Concentration of Power Undermines Progress
Profit-maximizing companies take advantage of loopholes at the expense of consumers and the exchequer. This is why auditors and regulations have been put in place to protect the public from corporate abuses — By Anil Gujadhur
This may look like an awkward comparison but it may be worth the while explaining how the strong and powerful end up dominating the rest. Just as there are three to four superpowers dominating the world, not necessarily for the good of the countries they dominate, there are four big accounting firms dominating the global auditing business. Together, they account for the auditing of 99% of the world’s biggest companies listed in corporate indices such as S&P 500 and FTSE 100.
The latter are usually referred to as the ‘Big Four’: Deloitte, KPMG, PwC and Ernst & Young. There were five earlier on, but one of them, Arthur Anderson, went under when two US giants, WorldCom and Enron collapsed, with investors losing $200 billion as the book-cooking taking place for years in these companies, undetected by the auditors, came to light.
Concentration of auditing has not always been for the best to ensure the good health of the corporate sector. Since the ‘Big Four’ have an extensive coverage of the global corporate sector, they gather exclusive experience about company matters. It is the reason why they offer not only accounting and auditing services; they are also extensive providers of counselling and tax advice opinions to firms.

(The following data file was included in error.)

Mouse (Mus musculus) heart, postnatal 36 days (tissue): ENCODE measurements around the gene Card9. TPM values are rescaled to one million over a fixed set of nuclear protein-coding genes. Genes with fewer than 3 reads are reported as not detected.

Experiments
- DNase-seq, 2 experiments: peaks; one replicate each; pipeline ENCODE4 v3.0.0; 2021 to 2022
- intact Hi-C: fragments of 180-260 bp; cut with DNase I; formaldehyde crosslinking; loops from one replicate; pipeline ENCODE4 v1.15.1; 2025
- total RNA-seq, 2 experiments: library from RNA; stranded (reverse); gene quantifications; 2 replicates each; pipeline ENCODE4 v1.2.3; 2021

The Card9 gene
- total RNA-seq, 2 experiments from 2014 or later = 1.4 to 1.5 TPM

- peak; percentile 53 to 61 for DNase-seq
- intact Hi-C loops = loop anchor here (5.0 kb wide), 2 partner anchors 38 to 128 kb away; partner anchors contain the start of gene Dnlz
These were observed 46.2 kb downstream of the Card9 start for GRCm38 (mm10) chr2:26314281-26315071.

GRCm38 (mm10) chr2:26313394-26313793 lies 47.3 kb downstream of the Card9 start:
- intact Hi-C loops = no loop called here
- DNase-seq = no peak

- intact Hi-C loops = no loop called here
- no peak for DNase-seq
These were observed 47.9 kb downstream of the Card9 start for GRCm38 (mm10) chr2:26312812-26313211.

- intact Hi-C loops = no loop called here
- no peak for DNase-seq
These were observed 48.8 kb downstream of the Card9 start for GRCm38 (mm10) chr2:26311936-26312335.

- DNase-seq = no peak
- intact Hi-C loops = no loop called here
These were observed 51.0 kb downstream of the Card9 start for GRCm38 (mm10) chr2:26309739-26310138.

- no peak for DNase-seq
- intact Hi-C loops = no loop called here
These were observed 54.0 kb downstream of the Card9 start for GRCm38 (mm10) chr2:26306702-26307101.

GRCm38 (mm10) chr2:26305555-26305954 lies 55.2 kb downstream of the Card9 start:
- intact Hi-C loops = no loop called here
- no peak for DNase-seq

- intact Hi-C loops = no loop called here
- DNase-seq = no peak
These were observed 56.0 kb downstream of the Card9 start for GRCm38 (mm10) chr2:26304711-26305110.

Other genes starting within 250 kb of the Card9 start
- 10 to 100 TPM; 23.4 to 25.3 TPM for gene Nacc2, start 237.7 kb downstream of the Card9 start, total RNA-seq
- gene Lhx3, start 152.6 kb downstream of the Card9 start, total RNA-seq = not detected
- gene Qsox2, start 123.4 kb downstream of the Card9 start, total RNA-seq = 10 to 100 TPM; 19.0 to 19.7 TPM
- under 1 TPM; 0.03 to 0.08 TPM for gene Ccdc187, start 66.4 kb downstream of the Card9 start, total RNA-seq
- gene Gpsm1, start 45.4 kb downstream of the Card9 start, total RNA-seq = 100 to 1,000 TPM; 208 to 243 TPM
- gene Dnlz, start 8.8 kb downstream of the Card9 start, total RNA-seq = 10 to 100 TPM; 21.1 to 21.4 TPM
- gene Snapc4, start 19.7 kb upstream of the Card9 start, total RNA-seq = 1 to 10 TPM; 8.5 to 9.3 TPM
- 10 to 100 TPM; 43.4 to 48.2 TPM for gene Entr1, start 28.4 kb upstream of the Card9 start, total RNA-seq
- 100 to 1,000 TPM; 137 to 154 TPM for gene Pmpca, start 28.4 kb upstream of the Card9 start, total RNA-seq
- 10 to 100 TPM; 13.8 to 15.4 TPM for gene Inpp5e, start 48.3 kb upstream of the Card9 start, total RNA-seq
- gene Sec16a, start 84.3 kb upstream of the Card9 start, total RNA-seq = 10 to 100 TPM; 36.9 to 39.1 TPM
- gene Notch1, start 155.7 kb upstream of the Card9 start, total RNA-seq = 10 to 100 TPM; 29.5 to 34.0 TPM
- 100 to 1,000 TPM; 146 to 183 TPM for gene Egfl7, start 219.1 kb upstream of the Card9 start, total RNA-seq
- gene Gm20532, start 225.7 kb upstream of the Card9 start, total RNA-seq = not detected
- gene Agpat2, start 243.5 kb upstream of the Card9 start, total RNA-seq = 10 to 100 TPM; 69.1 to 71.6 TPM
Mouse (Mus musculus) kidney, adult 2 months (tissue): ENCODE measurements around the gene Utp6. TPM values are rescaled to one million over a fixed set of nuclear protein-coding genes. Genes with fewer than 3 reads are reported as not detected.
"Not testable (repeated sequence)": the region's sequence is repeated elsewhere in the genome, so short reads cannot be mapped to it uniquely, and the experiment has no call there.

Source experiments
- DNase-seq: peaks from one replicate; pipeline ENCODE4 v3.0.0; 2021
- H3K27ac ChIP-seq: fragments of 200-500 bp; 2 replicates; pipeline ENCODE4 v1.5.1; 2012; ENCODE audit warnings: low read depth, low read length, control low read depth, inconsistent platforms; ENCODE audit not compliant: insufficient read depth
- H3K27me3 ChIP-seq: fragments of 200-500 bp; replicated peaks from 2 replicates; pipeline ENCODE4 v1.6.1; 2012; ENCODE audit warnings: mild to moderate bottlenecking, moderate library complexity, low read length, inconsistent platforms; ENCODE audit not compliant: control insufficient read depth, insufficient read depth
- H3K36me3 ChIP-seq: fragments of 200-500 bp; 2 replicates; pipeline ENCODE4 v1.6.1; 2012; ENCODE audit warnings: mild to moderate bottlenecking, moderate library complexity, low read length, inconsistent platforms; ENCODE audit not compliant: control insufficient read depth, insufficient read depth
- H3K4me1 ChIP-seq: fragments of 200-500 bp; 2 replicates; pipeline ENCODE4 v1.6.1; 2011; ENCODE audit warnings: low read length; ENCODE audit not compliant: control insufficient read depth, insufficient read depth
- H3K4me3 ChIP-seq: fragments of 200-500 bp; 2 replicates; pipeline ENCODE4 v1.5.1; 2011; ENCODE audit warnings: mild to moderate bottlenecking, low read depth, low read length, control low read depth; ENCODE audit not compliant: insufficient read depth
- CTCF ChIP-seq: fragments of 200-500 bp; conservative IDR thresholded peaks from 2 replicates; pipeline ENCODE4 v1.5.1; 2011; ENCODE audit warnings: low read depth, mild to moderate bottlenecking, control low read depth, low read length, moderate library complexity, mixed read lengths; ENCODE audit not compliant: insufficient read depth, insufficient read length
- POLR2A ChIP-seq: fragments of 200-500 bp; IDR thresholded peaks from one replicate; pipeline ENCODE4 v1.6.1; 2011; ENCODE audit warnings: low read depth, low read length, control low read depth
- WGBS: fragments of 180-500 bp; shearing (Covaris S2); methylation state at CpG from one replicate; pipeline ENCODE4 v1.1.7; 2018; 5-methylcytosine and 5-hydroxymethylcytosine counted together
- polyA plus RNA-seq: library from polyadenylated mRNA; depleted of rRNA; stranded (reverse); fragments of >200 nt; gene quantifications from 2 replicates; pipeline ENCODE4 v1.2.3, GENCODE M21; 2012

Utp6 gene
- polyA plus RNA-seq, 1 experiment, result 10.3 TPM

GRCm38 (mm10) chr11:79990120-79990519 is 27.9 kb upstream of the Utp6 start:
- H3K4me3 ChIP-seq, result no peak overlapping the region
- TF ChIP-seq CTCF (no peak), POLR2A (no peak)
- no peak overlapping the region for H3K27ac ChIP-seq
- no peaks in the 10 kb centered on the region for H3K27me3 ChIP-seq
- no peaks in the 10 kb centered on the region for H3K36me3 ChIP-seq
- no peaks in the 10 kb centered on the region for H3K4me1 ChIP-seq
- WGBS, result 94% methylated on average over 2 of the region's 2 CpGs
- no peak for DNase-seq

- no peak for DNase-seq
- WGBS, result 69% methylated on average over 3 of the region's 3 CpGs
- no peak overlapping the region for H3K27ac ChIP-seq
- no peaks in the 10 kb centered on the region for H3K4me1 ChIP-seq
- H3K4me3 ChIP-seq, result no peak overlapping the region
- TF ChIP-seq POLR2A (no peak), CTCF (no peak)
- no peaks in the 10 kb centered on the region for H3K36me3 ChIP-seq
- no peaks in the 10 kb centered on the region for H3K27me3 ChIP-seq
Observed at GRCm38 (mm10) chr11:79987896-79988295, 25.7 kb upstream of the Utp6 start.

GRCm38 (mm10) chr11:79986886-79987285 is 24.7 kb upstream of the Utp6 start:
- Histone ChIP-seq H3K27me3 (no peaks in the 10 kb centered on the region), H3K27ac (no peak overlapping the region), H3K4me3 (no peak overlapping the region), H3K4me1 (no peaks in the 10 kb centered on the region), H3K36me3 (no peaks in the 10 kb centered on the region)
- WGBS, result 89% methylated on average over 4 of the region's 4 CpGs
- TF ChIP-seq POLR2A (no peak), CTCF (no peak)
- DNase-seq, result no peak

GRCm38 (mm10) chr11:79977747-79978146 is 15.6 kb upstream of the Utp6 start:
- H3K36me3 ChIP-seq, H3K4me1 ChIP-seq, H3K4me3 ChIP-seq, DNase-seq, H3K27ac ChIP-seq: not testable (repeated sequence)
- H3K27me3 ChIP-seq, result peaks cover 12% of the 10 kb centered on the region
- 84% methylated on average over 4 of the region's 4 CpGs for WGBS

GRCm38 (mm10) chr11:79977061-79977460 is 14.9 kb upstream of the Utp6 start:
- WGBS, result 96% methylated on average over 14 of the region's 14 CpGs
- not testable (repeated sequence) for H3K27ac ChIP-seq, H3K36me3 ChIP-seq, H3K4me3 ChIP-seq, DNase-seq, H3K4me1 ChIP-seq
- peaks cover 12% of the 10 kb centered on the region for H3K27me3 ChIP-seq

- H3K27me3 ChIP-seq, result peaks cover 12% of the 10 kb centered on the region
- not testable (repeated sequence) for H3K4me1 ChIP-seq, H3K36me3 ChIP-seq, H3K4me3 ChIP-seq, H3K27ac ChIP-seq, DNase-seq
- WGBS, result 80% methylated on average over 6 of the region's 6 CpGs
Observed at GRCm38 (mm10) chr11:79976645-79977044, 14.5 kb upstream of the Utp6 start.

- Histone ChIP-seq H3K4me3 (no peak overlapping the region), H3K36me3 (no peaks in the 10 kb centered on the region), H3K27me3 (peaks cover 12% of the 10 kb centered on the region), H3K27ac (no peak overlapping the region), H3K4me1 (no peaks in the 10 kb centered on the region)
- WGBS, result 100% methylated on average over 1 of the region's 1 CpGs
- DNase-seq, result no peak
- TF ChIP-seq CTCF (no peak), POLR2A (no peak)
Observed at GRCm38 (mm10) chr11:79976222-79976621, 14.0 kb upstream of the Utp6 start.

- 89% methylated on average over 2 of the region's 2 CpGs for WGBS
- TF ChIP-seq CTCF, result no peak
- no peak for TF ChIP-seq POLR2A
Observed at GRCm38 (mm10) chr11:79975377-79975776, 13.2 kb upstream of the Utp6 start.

Any other service provider would have taken advantage of its proximity with top global clients to win ever more and more contracts of service, be it for auditing, counselling or tax advisory services. Moreover, because the competition is more or less limited to one among them, big audit firms have been seen to be providing services to the same companies over long stretches of time. The cosiness which thus develops between owners and managers of firms, on the one hand, and the perpetuating audit firm, on the other, can give rise to numerous complacencies and, indeed, situations of conflict of interest. According to The Economist (16 Dec 2017), “all of the ‘Big Four’ have been caught up in scandals in recent years, particularly in emerging markets”.
On January 11th this year, the Securities and Exchange Board of India (SEBI), which regulates listed companies, has banned the audit firm, Price Waterhouse (PwC) from auditing of Indian listed companies for two years starting from 31st March 2018. The sanction relates to the audit of the once well-known flourishing Indian IT firm, Satyam Computer Services (Satyam).PwC is appealing SEBI’s decision, stating that it hasn’t been involved in “intentional wrongdoing”.
It need be recalled that Satyam collapsed in 2009 after the discovery of irregularities involving the company’s chairman and three others (jailed for 7 years subsequently) in a fraud of $1.7 billion. Share prices collapsed overnight, leading to losses amounting to $2 billion to investors. It seems that, over the last five years to 2008, the company had been cooking up its books by means of an extensive fraud. The fraud consisted of inflating the prices of the company’s assets, employing fake invoices to understate the company’s real debt and losses and artificially inflating its revenue and cash position. Sounds familiar, doesn’t it?